New ACP Program focuses on patient-centered care

Categories: Care.

Hospital systems, however, are not always set up to facilitate these important discussions. At Toronto’s Humber River Hospital, an Advance Care Planning (ACP) Steering Committee worked carefully to develop an Advance Care Planning Program that makes these conversations happen earlier – and more often.

The hospital surveyed health care teams in 2011 and discovered that information about end of life conversations and goals of care were often difficult to find in the patient’s chart.  Staff also felt that these conversations should be started earlier, and that the language needed to be standardized so that everyone could easily understand a patient’s goals of care.

The hospital’s Advance Care Planning Steering Committee began working towards developing tools and processes to standardize language and implement best practices to facilitate advance care planning. “Our focus was to make sure that everyone – patients, families, health care professionals – understood the patient’s goals of care and knew where to find the information in the chart” says Bob Parke, a Bioethicist with the hospital and Committee Co-Chair.

The Committee adopted an Advance Care Planning definition which included all future health care decisions, not just end of life care.

The Committee developed an ACP education package for patients and their families with the theme “think about it – talk about it – share it”. The package includes an interactive workbook, an information brochure and a guide for Substitute Decision Makers. This information is distributed early in the care process to patients with chronic and recurring illnesses, such as dialysis patients.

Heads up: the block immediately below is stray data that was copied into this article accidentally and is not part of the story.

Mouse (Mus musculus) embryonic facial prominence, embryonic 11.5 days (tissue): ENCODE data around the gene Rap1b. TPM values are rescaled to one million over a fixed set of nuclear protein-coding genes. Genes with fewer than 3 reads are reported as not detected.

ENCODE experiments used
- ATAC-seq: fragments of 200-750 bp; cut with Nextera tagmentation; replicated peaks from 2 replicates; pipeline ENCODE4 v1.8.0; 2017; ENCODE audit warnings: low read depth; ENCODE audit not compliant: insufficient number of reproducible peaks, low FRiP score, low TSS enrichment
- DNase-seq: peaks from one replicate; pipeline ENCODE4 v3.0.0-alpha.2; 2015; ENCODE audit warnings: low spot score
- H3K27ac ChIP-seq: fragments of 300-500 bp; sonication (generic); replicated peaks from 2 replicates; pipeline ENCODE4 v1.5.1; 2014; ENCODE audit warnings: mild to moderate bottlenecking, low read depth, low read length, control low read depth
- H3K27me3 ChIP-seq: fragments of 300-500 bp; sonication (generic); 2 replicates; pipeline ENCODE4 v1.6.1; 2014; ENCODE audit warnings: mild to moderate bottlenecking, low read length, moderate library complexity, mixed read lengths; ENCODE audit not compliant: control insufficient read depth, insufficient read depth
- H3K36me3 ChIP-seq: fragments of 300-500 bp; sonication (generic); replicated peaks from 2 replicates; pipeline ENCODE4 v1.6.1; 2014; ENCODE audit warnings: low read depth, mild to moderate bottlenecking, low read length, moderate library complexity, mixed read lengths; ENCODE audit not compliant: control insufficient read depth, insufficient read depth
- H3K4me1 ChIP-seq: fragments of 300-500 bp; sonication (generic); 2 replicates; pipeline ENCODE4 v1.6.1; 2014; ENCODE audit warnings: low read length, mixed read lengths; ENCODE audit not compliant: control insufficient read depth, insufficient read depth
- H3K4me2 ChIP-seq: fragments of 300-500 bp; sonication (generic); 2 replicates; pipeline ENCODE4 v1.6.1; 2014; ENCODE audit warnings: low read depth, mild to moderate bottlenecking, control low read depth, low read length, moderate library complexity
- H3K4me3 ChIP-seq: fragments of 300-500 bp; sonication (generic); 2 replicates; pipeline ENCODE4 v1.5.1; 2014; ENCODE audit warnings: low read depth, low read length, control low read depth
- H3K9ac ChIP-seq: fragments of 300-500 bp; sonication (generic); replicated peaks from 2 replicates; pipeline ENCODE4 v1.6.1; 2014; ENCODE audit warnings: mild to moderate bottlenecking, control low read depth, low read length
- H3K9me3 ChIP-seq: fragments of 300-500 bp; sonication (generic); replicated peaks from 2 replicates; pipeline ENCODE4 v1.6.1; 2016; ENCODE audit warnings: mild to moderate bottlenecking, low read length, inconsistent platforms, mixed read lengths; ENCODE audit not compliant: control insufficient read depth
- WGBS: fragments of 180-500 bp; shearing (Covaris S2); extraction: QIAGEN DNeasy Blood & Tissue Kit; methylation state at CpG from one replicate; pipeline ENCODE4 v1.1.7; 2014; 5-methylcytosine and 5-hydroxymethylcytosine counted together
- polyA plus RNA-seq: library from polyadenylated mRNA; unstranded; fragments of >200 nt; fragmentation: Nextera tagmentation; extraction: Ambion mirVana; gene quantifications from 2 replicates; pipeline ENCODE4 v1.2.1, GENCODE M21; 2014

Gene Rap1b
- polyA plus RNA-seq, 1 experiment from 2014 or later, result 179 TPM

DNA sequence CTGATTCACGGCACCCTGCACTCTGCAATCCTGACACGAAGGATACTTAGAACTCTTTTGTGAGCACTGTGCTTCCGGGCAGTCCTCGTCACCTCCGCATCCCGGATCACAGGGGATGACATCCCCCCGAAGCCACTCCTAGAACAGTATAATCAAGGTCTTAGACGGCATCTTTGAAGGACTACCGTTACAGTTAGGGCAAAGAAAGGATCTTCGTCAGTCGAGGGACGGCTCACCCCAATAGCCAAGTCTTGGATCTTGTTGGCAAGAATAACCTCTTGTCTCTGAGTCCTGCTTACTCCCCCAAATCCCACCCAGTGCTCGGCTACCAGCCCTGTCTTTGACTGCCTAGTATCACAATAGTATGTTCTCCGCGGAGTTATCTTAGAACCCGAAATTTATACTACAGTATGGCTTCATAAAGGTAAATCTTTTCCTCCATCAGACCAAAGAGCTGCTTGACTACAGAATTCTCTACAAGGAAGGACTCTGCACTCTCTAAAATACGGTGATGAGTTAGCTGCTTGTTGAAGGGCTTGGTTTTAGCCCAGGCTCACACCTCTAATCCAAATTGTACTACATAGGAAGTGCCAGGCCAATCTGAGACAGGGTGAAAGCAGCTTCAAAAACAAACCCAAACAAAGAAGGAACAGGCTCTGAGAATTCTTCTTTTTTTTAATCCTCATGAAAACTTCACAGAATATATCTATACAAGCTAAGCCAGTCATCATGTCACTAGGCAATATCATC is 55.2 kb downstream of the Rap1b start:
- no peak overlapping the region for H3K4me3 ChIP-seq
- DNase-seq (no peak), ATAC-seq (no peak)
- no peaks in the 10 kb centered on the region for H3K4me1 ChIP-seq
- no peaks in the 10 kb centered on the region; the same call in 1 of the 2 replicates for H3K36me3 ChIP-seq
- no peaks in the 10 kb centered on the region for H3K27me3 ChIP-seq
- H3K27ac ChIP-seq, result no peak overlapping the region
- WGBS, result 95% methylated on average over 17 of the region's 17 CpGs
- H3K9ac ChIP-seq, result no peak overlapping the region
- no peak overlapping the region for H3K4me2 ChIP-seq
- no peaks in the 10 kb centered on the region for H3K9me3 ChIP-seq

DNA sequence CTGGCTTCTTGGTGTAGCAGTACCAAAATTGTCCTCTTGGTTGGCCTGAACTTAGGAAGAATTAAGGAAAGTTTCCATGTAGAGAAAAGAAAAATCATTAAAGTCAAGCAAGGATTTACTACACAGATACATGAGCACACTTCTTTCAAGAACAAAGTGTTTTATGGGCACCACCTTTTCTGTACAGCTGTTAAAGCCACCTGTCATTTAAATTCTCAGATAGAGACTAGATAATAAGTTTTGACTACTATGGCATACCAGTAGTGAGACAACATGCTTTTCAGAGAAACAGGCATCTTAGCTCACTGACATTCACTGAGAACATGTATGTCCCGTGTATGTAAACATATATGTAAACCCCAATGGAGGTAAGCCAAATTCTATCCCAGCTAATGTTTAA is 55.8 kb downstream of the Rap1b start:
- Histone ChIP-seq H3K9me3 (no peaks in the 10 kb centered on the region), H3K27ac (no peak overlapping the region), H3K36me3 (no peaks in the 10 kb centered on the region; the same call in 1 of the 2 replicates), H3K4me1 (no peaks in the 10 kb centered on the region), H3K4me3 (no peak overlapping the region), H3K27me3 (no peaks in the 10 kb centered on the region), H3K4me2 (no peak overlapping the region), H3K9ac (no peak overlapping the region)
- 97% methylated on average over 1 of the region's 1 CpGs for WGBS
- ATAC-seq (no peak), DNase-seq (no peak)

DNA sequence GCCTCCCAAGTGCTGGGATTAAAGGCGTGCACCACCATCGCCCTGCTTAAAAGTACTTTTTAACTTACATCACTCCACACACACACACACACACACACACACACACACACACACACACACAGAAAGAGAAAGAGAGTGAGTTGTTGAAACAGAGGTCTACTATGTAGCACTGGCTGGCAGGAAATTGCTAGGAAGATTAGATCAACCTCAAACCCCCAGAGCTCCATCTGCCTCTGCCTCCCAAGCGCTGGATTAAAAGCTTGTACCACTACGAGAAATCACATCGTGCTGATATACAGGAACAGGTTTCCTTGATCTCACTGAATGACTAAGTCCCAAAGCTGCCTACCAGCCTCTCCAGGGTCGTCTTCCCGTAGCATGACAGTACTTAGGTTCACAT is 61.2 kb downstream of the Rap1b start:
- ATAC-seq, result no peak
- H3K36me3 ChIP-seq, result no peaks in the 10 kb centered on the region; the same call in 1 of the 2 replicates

A centerpiece of the Committee’s work was the creation of the Goals of Care Order Form.  The Order Form is completed in discussion with the patient, allowing the patient to make treatment choices based upon their wishes. When completed, the patient receives a copy of the Goals of Care Order Form, thus ensuring that the process is transparent and there is a common understanding of the choices made.  

“Goals of care should be reviewed when a patient’s condition changes, or at the request of the patient or the treatment team” says Parke. “We encourage patients and their families to bring the Form to all medical appointments – this helps to ensure that everyone stays on the same page and it also helps to facilitate conversations.”

With the assistance of a project coordinator, the Advance Care Planning Program was integrated at all three sites of the hospital. Education resources were created for staff and physicians. A new tab in the patient’s chart called “Advance Care Plans” was created to clearly identify the location of the Goals of Care Order Form and any related advance care planning documents. Electronic screens were revised to reflect the new language of the Goals of Care. A process was designed to evaluate the initial implementation period. Monitoring activities continue to ensure effective use of the resources.  

Parke says that the Program has been a success at all levels. Physicians have noted that the common language facilitates discussions, and information is easier to find in the chart. Accreditation Canada also commended the hospital on the Program at the end of its Accreditation survey last October.

“Having the information clearly identified, with terms that everyone can understand, has been critical to success” says Parke. “But most important was having everyone buy into the new process. With everyone on the same page, we can truly focus on patient-centered care.”

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